Serious Reading and Love Letters

What is serious reading? Consider the following episode about a “serious” reader.

How to Read a Love Letter (or email)

In April Kevin and Whitney moved beyond being “just friends” and went out on their first real date. By mid-May Kevin was thinking that “this could be love.” In June, however, before the young couple had said anything specific to each other about the relationship, Whitney traveled to Ghana with other members of their church on a two-month mission trip to an isolated rural area that did not have any email or phone service. Two weeks went by and Kevin didn’t hear anything from Whitney. Finally the team visited a city that had internet service and the anxious Kevin gets the precious email he has been longing for from Whitney.

He may read it three or four times, but he is just beginning. To read it as accurately as he would like would require several dictionaries and a good deal of close work with a few experts of etymology and philology.

However, he will do all right without them.

He will ponder over the exact shade of meaning of every word, every comma. The email starts off with “Hi, Kevin.” What, he asks himself, is the exact significance of those words? Did she refrain from saying “Dear Kevin” because she was bashful?

Maybe she would have said “Hi, So-and-so” to anybody! A worried frown now appears on his face. But it disappears as soon as he really gets to thinking about the first sentence. She certainly wouldn’t have written that to anybody!

And so he works his way through the email, one moment perched blissfully on a cloud, the next moment huddled miserably behind an eight ball. It has started a hundred questions in his mind. He could quote it by heart. In fact, he will—to himself—for weeks to come.[1]

This lovesick young man is a good reader because he scrutinizes the text for all the details, even the most minute. One of the most critical skills needed in reading the Bible is the ability to see the details. Most of us read the Bible too quickly, and we skip over the details of the text. However, the meaning of the Bible is intertwined into the details of every sentence. Our first step in grasping a biblical text is to observe as many details as possible. We want to see as much as possible. At this early stage of analysis, try to refrain from interpreting or applying the text. These steps are important, but they come later, after the observing step. Our first step is to read seriously, to note as many details as possible, to observe our text as closely as a CSI team reads a crime scene, and to probe into these details as energetically and seriously as Kevin did in reading his email from Whitney.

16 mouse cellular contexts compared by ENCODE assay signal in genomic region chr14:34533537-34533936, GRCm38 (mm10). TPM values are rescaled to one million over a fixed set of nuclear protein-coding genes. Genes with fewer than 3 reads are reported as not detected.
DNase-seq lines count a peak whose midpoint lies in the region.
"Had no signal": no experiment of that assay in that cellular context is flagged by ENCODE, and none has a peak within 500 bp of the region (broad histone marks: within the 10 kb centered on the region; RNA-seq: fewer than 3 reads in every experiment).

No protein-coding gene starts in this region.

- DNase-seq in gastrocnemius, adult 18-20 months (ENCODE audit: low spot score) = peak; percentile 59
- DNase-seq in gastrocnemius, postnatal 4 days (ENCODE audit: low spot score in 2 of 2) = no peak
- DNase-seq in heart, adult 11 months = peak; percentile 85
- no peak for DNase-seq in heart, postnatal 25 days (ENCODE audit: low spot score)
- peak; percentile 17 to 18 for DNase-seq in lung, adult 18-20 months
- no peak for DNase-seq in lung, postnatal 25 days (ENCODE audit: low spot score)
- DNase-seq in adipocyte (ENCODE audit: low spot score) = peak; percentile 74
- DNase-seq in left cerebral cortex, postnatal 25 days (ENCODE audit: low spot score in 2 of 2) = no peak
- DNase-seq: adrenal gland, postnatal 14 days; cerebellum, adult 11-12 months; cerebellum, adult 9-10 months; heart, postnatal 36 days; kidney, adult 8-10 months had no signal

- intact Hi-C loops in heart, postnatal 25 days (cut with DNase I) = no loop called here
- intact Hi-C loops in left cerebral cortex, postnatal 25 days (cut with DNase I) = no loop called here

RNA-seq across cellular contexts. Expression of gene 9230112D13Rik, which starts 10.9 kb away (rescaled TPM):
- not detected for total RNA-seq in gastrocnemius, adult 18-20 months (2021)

So, how do we develop the skill of observing the Bible? We read the text over and over, noting the details of the text. There are several basic features to look for that will help us to get started with this observation stage. These features include repetition of words, contrasts, comparisons, lists, cause and effects, figures of speech, conjunctions, verbs, and pronouns. This list, however, represents only some of what you might search for. Observation includes looking carefully at all the details of the text.

Keep in mind that we are not yet asking the question, “What does the text mean?” We are simply asking, “What does the text say?” We have not yet begun to explore the implications of our observations. Also, do not limit your observations to so-called deep insights or highly important features. At the observation step we want to see everything, all the details. Later in the book we will tackle the problem of sorting through the details to determine meaning.

Another thing to keep in mind as we begin is that reading and interpreting is a combination of analyzing small pieces of text and big pieces of text. We have to understand the small parts of the text (words, phrases, sentences) in order to understand the larger chunks (paragraphs, chapters, stories). However, the larger units of text also provide a critical context for understanding the small units. So the process requires a bit of both—reading the whole to get a general overview and then analyzing the parts to reveal the nitty-gritty details.

In unit 2, “The Interpretive Journey,” we dealt with the big picture (the whole). In the next few units we will focus on reading and observing the small parts. The present unit stresses the serious reading of small units of text, focusing generally at the sentence level. The second half of the unit will move us up to the paragraph level and unit 4 will help us to read multi-paragraph units (discourses).

Work hard! Dig deep! The feast awaits you!

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